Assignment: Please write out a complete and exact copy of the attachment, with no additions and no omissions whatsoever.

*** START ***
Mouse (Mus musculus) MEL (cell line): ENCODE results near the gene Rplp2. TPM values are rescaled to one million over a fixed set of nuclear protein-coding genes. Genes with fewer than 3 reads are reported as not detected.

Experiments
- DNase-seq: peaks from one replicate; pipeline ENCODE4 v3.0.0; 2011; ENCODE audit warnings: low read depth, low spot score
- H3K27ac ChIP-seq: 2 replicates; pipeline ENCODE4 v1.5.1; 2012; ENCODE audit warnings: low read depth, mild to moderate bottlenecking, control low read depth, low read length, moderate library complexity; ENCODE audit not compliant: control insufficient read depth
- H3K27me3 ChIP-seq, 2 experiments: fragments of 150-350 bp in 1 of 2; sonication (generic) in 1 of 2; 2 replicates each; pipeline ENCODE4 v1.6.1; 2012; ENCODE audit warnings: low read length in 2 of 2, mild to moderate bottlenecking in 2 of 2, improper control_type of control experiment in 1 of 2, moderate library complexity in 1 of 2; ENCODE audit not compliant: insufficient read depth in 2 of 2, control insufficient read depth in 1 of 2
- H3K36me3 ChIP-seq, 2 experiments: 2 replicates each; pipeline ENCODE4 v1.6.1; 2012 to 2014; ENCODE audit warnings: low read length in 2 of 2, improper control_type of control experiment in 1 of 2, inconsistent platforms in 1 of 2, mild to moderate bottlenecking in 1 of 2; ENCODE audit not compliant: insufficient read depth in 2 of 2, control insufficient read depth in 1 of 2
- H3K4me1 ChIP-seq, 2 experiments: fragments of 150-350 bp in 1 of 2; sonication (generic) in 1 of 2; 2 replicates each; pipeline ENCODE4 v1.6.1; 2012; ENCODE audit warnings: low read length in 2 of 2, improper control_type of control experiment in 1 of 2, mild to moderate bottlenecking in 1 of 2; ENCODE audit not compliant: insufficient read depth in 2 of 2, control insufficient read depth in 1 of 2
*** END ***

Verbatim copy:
Mouse (Mus musculus) MEL (cell line): ENCODE results near the gene Rplp2. TPM values are rescaled to one million over a fixed set of nuclear protein-coding genes. Genes with fewer than 3 reads are reported as not detected.

Experiments
- DNase-seq: peaks from one replicate; pipeline ENCODE4 v3.0.0; 2011; ENCODE audit warnings: low read depth, low spot score
- H3K27ac ChIP-seq: 2 replicates; pipeline ENCODE4 v1.5.1; 2012; ENCODE audit warnings: low read depth, mild to moderate bottlenecking, control low read depth, low read length, moderate library complexity; ENCODE audit not compliant: control insufficient read depth
- H3K27me3 ChIP-seq, 2 experiments: fragments of 150-350 bp in 1 of 2; sonication (generic) in 1 of 2; 2 replicates each; pipeline ENCODE4 v1.6.1; 2012; ENCODE audit warnings: low read length in 2 of 2, mild to moderate bottlenecking in 2 of 2, improper control_type of control experiment in 1 of 2, moderate library complexity in 1 of 2; ENCODE audit not compliant: insufficient read depth in 2 of 2, control insufficient read depth in 1 of 2
- H3K36me3 ChIP-seq, 2 experiments: 2 replicates each; pipeline ENCODE4 v1.6.1; 2012 to 2014; ENCODE audit warnings: low read length in 2 of 2, improper control_type of control experiment in 1 of 2, inconsistent platforms in 1 of 2, mild to moderate bottlenecking in 1 of 2; ENCODE audit not compliant: insufficient read depth in 2 of 2, control insufficient read depth in 1 of 2
- H3K4me1 ChIP-seq, 2 experiments: fragments of 150-350 bp in 1 of 2; sonication (generic) in 1 of 2; 2 replicates each; pipeline ENCODE4 v1.6.1; 2012; ENCODE audit warnings: low read length in 2 of 2, improper control_type of control experiment in 1 of 2, mild to moderate bottlenecking in 1 of 2; ENCODE audit not compliant: insufficient read depth in 2 of 2, control insufficient read depth in 1 of 2